Saturday, August 5, 2017
.....................historical immigration, and suggests some new lines for the President's Senior Advisor. History is a complicated thing. Probably why we don't think too much about it these days.
Acosta repeatedly interrupted Miller, chanting "Give me your tired, your poor...," a line from Emma Lazarus' 1883 sonnet The New Colossus which is engraved on the base of the Statue of Liberty. If anything, Miller handled the CNN journalist too gently. He might have said: America had no restrictions to immigration in 1883, and millions of white European immigrants poured into the American heartland. To accommodate them we drove out the Native Americans. By 1890 there were only 250,000 Native Americans left in the United States, compared to 2 million or more before European settlers arrived. In other words, we gave privileges to white people and killed or displaced people of color. You can argue the merits of this policy, but we don't want to return to a situation in which immigration occurs at the expense of people who were here first."
On winter days when she was a child, Jane's grandmother told her, they'd skate on the canal, along twenty miles of it frozen solid near their house. Back in the 1850's, before the railroad finally won out against it, the canal was how you got clean-burning anthracite coal from the mines of central Pennsylvania to big-city markets. It would be loaded on shallow-draft boats, maybe fifteen tons of it at a time, then towed down the canal that ran alongside the North Branch of the Susquehanna River, by mules on the adjacent towpath. A dollar a ton, you could figure, from Wilkes-Barre, in the heart of anthracite country, to Philadelphia. Making the boats, and repairing them, was its own little industry. And since the 1830s a key center of it was Espy, a town of a few hundred drawn out along the north bank of the canal, home to lock tenders and canal maintenance workers, as well as a tannery, a pottery, and a brickyard. From early spring, when the ice melted, until late fall, according to a 1936 memoir, the locals, "set the tempo of their lives to the tireless plodding hoof beats of the mules." Boys in town looked with envy at those their own age driving the mules or else lolling on the decks of passing boats.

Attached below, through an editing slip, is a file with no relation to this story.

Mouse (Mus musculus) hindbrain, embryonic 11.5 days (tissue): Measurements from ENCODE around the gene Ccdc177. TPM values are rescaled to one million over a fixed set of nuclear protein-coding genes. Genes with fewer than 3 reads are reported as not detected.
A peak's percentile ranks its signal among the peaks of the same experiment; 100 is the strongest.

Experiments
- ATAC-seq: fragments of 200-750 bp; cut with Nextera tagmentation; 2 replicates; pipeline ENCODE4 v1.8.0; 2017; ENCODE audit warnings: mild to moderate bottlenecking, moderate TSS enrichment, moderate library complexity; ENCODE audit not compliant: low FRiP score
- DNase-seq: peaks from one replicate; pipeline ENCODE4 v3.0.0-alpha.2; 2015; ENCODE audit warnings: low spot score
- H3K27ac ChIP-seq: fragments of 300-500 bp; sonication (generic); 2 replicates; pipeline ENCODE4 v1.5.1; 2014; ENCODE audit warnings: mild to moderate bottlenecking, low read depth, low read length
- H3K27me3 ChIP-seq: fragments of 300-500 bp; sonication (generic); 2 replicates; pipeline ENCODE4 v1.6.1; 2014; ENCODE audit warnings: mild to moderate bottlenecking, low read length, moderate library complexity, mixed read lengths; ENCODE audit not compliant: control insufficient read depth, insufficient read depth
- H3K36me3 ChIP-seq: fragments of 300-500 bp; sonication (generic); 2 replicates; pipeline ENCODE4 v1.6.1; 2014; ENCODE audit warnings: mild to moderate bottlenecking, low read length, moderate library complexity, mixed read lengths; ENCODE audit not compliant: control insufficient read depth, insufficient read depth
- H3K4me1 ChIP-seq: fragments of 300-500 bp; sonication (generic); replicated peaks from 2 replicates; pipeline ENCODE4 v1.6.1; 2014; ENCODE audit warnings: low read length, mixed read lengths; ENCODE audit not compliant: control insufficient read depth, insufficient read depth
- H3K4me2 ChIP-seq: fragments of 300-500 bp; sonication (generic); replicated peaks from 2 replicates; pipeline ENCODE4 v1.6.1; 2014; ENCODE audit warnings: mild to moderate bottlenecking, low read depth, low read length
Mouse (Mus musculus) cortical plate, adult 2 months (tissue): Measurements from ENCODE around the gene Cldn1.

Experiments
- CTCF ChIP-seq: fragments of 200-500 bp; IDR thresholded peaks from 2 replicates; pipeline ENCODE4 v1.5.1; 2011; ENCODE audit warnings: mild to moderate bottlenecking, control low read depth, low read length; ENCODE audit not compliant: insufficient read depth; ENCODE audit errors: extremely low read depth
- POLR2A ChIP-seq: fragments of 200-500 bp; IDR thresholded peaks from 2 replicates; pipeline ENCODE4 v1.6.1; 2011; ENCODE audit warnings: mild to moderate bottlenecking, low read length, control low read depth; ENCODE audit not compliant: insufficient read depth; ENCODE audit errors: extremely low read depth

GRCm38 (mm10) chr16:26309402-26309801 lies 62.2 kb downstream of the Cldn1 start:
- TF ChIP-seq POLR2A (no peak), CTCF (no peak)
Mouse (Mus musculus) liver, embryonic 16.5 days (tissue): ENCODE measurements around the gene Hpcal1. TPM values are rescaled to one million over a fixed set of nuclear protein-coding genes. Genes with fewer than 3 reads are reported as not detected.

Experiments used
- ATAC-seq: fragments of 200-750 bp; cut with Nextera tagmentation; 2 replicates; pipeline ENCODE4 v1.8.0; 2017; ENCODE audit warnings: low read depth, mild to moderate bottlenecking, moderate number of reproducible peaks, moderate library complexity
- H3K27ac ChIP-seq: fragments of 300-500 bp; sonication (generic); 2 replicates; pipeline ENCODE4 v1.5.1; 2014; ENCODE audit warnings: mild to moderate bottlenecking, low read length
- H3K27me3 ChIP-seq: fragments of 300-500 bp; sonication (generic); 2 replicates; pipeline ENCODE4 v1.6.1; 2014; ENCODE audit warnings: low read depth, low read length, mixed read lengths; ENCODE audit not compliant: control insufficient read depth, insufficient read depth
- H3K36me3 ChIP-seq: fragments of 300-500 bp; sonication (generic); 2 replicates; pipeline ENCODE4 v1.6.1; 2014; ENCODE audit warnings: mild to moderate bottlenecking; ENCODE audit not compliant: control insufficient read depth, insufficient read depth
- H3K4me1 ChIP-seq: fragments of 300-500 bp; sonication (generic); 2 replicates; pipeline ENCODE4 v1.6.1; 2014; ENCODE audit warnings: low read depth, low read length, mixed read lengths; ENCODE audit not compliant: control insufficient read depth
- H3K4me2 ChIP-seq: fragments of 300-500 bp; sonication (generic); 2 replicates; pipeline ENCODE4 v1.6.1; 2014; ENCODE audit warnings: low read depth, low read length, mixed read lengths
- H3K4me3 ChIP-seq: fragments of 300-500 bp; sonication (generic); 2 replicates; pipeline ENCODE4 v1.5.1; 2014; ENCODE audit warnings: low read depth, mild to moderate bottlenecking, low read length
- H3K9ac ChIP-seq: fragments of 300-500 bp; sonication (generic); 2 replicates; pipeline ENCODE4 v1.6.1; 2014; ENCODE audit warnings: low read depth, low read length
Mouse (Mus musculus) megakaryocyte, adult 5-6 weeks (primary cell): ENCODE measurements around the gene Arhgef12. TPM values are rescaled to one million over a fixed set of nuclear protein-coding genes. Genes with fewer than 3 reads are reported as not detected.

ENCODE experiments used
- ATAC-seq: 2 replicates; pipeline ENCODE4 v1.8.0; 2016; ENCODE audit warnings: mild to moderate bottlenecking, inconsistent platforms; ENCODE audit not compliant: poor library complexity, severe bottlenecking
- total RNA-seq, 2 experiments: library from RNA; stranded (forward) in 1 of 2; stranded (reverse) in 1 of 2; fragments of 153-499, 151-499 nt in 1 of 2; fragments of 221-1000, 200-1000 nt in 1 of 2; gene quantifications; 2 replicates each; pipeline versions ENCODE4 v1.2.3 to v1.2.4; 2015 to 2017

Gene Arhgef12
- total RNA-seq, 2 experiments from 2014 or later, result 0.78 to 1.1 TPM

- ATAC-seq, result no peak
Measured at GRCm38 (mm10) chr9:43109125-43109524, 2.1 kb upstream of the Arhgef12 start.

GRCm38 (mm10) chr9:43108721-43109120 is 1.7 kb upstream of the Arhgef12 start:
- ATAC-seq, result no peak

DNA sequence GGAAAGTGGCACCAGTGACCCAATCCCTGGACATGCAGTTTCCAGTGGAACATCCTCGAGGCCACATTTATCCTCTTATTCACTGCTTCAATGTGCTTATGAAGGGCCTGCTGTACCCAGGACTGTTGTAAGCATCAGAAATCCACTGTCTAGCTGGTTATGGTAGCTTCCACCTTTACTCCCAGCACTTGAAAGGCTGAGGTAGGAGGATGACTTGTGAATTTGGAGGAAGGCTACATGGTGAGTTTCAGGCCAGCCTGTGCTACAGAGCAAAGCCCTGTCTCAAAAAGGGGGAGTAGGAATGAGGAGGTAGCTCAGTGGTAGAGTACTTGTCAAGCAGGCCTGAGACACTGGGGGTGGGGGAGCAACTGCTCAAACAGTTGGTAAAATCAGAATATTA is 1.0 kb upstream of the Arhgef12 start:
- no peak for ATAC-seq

-Robert Kanigel, Eyes On The Street: The Life of Jane Jacobs
No need to understand why cities decline, she counseled, only why they prosper: "The most elementary point is the most startling. There are no causes of stagnation. There are no causes of poverty. There are only causes of growth."
-Robert Kanigel, from the Introduction to Eyes On The Street: The Life of Jane Jacobs